Customers and employees increasingly want companies to have purpose and values that align with their own. But recent controversies prove that companies that try to appeal to everyone end up appealing to no one. Dev Patnaik explains in Forbes what those companies are misunderstanding about purpose and how they can become truly purpose-driven.
If there’s one thing corporate leaders hate, it’s the prospect of losing money. And loss is what they see when they survey the recent wreckage of companies that took a stance on social or political issues.
First, there was Bud Light, whose recruitment of a transgender social media influencer backfired spectacularly. A consumer boycott cost it almost $400 million in sales and its throne as the No. 1 beer in America. Then, Target faced a backlash over its Pride Month collection that featured LGBTQ+ merchandise, contributing to a $1.25 billion sales drop from a year earlier. And let’s not forget how Disney got caught in the crossfire over Florida’s “Don’t Say Gay” bill, first getting slammed by progressives for its silence and then getting slammed by conservatives for opposing the law.
Behind closed doors, executives have confided to me they feel anxious and exhausted. While their employees increasingly demand that they take a stand, the market has demonstrated the danger of doing it poorly. For many leaders, trying to be a purpose-driven company offers nothing to gain and everything to lose. Their natural conclusion is that they should just batten down the hatches and focus on the business of doing business.
Unfortunately, that’s no longer an option.
In an increasingly polarized world, customers want the products, services, and experiences they’re buying to reflect their values. They’re not just buying things, they’re buying into things. Similarly, employees want to work at companies that share their core beliefs, and they’re getting more vocal and rebellious when that isn’t the case.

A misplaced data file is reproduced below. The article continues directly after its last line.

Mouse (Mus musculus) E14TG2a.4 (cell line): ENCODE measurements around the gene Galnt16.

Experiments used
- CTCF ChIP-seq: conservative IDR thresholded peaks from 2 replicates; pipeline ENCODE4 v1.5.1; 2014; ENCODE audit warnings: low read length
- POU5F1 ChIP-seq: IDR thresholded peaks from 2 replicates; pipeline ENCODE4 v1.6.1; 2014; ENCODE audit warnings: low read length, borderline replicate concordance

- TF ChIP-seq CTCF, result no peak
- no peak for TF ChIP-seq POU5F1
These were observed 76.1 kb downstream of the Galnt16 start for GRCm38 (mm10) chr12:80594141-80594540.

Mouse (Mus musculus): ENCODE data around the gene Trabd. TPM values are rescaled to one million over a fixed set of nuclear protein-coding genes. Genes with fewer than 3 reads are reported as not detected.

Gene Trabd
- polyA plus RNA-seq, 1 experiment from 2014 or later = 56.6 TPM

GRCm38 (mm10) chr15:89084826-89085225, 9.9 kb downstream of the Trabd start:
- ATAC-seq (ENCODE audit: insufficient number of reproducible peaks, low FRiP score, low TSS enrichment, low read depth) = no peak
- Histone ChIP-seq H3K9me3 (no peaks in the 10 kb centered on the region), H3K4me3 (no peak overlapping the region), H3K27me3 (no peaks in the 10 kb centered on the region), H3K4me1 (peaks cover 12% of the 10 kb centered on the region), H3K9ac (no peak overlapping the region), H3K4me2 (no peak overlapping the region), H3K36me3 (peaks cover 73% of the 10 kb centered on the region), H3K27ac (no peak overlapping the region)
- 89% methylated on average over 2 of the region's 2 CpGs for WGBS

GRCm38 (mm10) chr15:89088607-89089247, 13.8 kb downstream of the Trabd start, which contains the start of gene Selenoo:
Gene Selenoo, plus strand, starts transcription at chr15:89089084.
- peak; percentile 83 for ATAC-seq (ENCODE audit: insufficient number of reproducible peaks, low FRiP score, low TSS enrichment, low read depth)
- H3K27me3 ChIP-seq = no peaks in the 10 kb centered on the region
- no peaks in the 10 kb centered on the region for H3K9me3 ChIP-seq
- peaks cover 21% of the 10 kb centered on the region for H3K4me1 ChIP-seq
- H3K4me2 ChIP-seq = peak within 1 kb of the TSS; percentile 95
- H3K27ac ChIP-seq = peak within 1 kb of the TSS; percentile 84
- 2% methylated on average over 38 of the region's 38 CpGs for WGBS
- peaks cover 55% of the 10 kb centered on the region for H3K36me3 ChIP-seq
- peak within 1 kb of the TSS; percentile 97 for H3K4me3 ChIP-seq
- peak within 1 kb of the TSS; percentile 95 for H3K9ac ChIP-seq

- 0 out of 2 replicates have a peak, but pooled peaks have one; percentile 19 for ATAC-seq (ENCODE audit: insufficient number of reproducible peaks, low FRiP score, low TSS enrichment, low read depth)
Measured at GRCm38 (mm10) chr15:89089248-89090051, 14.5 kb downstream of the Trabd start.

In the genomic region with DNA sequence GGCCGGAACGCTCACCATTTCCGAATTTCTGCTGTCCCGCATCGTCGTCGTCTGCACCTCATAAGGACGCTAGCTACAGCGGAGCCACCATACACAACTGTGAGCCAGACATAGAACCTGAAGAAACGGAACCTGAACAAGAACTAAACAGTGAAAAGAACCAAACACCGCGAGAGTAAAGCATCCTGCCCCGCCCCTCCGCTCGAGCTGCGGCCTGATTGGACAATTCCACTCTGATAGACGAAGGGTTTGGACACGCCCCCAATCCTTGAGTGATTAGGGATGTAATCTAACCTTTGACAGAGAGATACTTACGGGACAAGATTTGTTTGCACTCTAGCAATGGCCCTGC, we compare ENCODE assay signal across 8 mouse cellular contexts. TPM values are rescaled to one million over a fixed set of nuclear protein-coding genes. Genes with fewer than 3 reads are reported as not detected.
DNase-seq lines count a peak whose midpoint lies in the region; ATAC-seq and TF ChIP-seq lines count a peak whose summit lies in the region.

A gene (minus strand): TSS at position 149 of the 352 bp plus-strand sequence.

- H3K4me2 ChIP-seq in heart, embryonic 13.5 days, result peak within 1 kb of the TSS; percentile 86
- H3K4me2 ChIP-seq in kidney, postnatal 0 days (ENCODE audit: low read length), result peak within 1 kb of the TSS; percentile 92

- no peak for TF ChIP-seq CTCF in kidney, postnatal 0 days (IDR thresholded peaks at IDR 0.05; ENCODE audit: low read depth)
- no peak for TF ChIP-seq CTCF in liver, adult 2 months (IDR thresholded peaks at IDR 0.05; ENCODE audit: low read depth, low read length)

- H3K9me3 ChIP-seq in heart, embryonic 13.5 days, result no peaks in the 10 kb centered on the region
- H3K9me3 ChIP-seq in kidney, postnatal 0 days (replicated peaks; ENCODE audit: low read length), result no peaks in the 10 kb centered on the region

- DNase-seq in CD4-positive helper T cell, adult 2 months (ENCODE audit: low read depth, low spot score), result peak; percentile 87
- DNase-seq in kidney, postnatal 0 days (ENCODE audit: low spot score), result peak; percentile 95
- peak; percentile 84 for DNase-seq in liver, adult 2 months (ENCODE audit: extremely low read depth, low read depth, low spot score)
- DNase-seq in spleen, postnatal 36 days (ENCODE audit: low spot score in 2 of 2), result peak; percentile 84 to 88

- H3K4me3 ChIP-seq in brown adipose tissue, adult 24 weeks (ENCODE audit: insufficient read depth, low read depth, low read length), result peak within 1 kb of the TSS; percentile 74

In the age of transparency and authenticity, it’s more critical than ever to know what you stand for. And here’s the beautiful little secret: when you do it right, it’s actually more profitable, too. Forthcoming research by my colleagues at Jump Associates shows that purpose-driven companies have achieved vastly superior stock market returns in the first 20 years of this century compared to less purposeful (but still great) industry peers. The results are astounding—purpose-driven firms achieved a 5x return advantage over the S&P 500 index and a 3x premium over leading peers.
So why are so many companies running into trouble?
It’s because many fundamentally misunderstand what being purpose-driven means. And when folks in the organization are left to their own devices or unclear on what’s most important, it’s no wonder we’re all one misjudged tweet or ill-advised marketing campaign from getting canceled.
Oops! We could not locate your form.
Let’s start with what purpose-driven is not. First, being purpose-driven isn’t always about saving the planet or feeding the children. Either may be the greater cause of some companies—Patagonia comes to mind—but they need not be the purpose of every company.
Being purpose-driven also isn’t just about adopting environmental, social, and governance (ESG) or diversity goals. To be sure, it’s a good thing to not pollute the groundwater around your factory or only promote white men. But such initiatives are increasingly table stakes. They provide little in the way of a real payback beyond risk mitigation.
Read full article on Forbes.
What to Do When the Marketplace Becomes a Woke/MAGA Food Fight
Customers increasingly want brands to take stands on social and political issues. Dev Patnaik writes in Forbes how companies can focus on developing the three pillars of strategy, culture, and leadership to connect with customers authentically.
Joining a Loyalty Program Shouldn’t Feel Like Going on a Bad Date
These days, once-loyal customers threaten to abandon brands like Starbucks, Chipotle, and Dunkin Donuts over unwanted changes to their rewards programs. Colleen Murray explains why the best loyalty programs don’t revolve around free perks and discounts.
As Inflation Bites, Loyalty Programs Are More Important Than Ever. Here’s How to Create One That’ll Stand the Test of Time.
As inflation eats into spending habits, it’s going to take a lot more than free coffee to win your customers over. Colleen Murray, explains in Entrepreneur what it means to build a purpose-driven loyalty program that resonates with a new generation of shoppers.